Katalin and Karol are a Polish-Hungarian couple who met in Finland! They were engaged in Brazil, married back in Finland, now have a little baby, and are continuing their travels as a family of 3! They’re sharing their love story on the blog, and giving us a little peek into their family life, as remote workers, who travel with a newborn baby.
Let’s get started!
The Quirky Pineapple: Tell me your love story!
Katalin: We met in 2011 in Finland on a student party. I was an exchange student and Karol has been living there already for many years. I added him as a friend online, and then he asked me for a date or two. After that everything speeded up.
TQP: Where are you living now? If it’s not both of your home countries, why there? What do you like about it?
Katalin: We have lived in Finland for 5 years because we had studies and jobs here which still allowed about 3 months travel each year. And of course, the beautiful nature and amazing winters were another reason of staying in Finland!
Then, after our marriage, we started traveling (as we work mostly remotely). Last year we have been on the Balkans and in Canada, but now we returned to Finland for a couple of months because of the
birth of our son.
TQP: What languages do you both speak? Which is the common language that you communicate in?
Karol: It is quite complicated. We both speak Finnish (not fluent though) and English. The latter one we use for everyday life. When we need a secret language during our travels, then Finnish is the perfect choice. I am familiar with German and I understand other Slavic languages based on their similarity to Polish. I attempted few times to learn Hungarian, but with no good results. Katalin learns Polish and she knows the basics in French. We both talk in our mother tongue (Polish/Hungarian) to the baby, so probably it will give a boost to learn each other’s language.
TQP: What are your nationalities? What are your ethnic backgrounds?
Karol: Katalin is Hungarian, I am Polish. We are both Caucasian.
TQP: What is the most frustrating thing or has been the most frustrating thing about being in an international, intercultural, and interlanguage relationship?
Katalin: In the beginning, the communication was challenging. I missed my mother tongue and the easiness
of expressing my thoughts and feelings. Luckily the situation improved by me getting fluent in
TQP: What was or is one thing about your partner’s culture that was the hardest to get used to?
Katalin: I considered giving hugs and kisses to friends and acquaintances normal earlier. In Poland (and especially in Finland!) the people are more reserved and need bigger personal space. In the beginning, I shocked others by trying to give kiss to their cheek or hug them. It was a long learning process.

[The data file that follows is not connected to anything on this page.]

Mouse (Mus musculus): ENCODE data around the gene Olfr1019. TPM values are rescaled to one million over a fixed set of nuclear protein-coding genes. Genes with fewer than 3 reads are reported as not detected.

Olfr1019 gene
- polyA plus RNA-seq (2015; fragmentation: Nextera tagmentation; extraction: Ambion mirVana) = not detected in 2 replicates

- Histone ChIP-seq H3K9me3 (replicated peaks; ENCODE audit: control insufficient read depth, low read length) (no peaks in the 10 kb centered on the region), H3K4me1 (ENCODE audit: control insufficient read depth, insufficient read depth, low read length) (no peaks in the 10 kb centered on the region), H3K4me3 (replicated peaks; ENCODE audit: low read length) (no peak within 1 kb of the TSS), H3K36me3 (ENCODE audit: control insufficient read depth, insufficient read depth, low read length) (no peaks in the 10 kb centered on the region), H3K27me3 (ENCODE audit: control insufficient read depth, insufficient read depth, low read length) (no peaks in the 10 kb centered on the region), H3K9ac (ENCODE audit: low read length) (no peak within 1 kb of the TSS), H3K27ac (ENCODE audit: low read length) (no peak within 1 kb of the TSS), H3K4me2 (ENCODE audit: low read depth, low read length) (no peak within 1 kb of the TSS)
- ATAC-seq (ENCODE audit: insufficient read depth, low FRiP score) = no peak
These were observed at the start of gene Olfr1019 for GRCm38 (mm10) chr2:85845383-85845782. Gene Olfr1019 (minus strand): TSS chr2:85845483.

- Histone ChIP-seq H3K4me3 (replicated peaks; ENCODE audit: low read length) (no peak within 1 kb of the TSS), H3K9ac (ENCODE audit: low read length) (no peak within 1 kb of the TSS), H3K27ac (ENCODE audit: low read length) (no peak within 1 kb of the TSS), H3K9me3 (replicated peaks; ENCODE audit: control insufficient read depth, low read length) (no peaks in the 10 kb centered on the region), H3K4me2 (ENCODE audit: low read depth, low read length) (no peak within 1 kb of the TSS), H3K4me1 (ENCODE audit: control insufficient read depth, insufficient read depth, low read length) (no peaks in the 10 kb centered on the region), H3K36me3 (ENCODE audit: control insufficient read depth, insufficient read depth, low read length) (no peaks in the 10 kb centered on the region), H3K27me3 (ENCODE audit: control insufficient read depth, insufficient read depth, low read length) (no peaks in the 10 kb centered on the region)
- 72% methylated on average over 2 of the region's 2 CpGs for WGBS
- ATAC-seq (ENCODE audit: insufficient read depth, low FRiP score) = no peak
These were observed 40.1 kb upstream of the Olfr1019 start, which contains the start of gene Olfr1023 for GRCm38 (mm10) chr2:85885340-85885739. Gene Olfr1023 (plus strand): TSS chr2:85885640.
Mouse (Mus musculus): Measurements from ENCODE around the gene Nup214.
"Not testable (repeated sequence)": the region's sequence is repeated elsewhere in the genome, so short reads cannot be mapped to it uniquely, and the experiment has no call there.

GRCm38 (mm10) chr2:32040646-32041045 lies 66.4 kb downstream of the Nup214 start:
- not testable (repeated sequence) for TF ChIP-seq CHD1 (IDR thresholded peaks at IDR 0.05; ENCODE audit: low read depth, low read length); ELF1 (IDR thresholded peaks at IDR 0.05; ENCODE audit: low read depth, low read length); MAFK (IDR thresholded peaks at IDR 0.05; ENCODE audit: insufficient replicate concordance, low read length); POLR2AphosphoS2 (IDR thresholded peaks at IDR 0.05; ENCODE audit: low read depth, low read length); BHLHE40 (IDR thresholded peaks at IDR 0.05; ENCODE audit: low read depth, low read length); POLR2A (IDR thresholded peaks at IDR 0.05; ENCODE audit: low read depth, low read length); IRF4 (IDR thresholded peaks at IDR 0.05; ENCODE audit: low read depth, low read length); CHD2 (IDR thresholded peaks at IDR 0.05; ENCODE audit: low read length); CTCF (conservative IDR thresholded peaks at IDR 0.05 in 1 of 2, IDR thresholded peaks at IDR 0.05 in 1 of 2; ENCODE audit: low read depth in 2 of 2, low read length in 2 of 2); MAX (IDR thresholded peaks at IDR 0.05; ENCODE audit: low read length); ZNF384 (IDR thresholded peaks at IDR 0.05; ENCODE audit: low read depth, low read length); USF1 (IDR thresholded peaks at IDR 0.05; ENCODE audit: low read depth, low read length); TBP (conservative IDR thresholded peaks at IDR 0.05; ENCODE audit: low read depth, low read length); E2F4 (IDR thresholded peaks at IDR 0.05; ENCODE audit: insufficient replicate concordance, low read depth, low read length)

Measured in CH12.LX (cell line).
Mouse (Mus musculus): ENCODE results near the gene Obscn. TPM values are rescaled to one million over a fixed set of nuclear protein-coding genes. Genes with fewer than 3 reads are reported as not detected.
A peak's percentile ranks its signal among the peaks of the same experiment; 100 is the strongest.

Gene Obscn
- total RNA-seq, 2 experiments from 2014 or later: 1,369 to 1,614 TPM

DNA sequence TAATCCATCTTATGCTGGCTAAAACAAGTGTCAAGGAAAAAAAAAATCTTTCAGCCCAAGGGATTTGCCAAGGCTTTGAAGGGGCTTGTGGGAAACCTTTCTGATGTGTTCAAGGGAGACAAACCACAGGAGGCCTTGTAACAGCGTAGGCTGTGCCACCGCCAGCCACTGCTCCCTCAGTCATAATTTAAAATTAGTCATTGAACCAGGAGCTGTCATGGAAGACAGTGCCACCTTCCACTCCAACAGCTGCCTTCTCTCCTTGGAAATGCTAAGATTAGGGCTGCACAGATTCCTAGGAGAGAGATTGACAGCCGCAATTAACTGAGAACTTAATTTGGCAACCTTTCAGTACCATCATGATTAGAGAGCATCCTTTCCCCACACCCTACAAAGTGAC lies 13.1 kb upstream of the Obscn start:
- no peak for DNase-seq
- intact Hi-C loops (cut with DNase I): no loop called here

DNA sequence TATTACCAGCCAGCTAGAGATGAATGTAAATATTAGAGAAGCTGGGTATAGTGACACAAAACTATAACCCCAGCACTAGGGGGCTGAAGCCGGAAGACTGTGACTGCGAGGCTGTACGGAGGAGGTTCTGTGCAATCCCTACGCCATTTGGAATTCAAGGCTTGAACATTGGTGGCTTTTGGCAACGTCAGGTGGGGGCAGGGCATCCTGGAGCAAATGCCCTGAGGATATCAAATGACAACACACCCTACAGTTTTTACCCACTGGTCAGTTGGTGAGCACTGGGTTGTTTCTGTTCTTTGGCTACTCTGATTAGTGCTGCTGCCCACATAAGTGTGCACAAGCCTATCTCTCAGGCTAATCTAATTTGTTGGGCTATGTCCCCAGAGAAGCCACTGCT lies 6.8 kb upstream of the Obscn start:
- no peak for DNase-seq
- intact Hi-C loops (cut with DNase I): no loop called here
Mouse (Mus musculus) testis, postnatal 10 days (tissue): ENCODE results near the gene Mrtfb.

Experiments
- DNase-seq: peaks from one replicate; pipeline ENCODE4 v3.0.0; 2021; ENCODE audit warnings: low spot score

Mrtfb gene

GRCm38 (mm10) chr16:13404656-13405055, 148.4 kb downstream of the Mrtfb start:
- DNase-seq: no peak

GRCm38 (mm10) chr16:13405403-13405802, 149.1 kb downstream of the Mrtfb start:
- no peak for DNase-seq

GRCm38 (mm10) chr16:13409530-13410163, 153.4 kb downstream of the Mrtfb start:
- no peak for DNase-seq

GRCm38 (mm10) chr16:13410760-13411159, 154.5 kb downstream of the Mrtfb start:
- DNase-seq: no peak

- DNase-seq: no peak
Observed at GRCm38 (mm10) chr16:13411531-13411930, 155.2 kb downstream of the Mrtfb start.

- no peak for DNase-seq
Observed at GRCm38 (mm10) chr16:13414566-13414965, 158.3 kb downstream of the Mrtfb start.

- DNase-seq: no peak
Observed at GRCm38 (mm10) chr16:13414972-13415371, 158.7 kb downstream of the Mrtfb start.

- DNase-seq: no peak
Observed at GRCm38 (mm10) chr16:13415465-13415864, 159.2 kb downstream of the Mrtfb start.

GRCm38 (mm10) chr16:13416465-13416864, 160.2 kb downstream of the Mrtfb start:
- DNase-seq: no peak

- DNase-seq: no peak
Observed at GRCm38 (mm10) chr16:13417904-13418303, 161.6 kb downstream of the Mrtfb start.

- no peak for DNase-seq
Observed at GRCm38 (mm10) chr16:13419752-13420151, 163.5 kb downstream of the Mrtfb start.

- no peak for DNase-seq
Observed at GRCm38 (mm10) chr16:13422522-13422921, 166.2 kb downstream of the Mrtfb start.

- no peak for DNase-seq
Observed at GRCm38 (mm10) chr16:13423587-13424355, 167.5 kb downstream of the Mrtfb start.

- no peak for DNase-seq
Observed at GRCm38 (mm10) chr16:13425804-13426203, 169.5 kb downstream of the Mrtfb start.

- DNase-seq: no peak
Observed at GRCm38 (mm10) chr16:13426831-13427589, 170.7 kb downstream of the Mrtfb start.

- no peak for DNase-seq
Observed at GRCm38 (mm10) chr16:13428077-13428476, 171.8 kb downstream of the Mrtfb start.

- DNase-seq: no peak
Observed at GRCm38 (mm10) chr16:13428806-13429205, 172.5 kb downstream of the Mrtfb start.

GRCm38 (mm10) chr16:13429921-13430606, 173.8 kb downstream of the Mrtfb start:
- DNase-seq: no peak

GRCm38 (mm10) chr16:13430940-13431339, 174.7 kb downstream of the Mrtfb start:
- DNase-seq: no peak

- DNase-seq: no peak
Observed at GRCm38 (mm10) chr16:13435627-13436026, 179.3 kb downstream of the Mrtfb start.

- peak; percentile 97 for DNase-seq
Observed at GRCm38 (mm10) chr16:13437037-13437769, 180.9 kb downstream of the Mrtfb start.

Karol: Hungarian spicing, lot of garlic and onion in dishes, and their weird sausages are something I
will never get used to.
TQP: What is the one thing about your partner’s culture that you love the most?
Katalin: I love Polish food!
Karol: I like Hungarian food too. My favorite dish is lángos, but I also like lecsó (actually its Polish version, so probably it doesn’t count as answer to this question).
TQP: What have you adopted from your partner’s culture that you would try (or want) to incorporate into your own?
Karol: I can only think about food: lángos. Yes, Katalin makes it for us regularly.
TQP: Can you describe a funny situation when you were “lost in translation/culture”?
Katalin: We were going by bus in Finland. We stopped at a fuel station, the driver announced something and left the bus. I didn’t understand Finnish at all that time. I told Karol that I haven’t understood the driver. He told me he does not understand me. I repeated it louder, but he said again that he didn’t understand me. I was getting angry as I didn’t want to shout on the bus. After some moment, finally, I realised I was speaking Hungarian! Of course, he had no idea what I said.
Always be patient with your Significant Other, it is so easy to mix languages without noticing it!!
TQP: Where do you both plan on living in the future?
Half a year in Finland (because of the baby), half a year traveling! I am not sure if we ever really settle down!
TQP: Do you have any suggestions or advice for people who find themselves in an international, intercultural, interlanguage relationship?
It is a best way to really understand another culture. Learning at least the basics in the language helps a lot too!
TQP extra question! What has been the craziest adventure you’ve embarked on together, or are planning together?
We consider it normal, but some of our family members and friends consider traveling with a newborn/child is crazy. Is it?
Thank you, Katalin and Karol, for sharing your love story! It always fascinates me when I meet an international couple who didn’t meet in either of their home countries! All the best to you and your family and your new addition to the family! (: I loved reading through your answers and how you both defy all expectations when it comes to travel and also a “normal” family life. Want to follow more of Katalin and Karol’s story? Head to their blog: Our Life, Our Travel, and give them a follow on Instagram and Facebook!
The International Couples Series was created to inspire and highlight some of the challenges and funny moments of being in an international relationship. My hope is to inspire those who are in these relationships, that if the relationship is healthy, it can really be worth all of the paperwork and visa headache! Stay tuned for my next series, featuring some badass women who created their own business and found a way to live a life that gives them their daily adventure!
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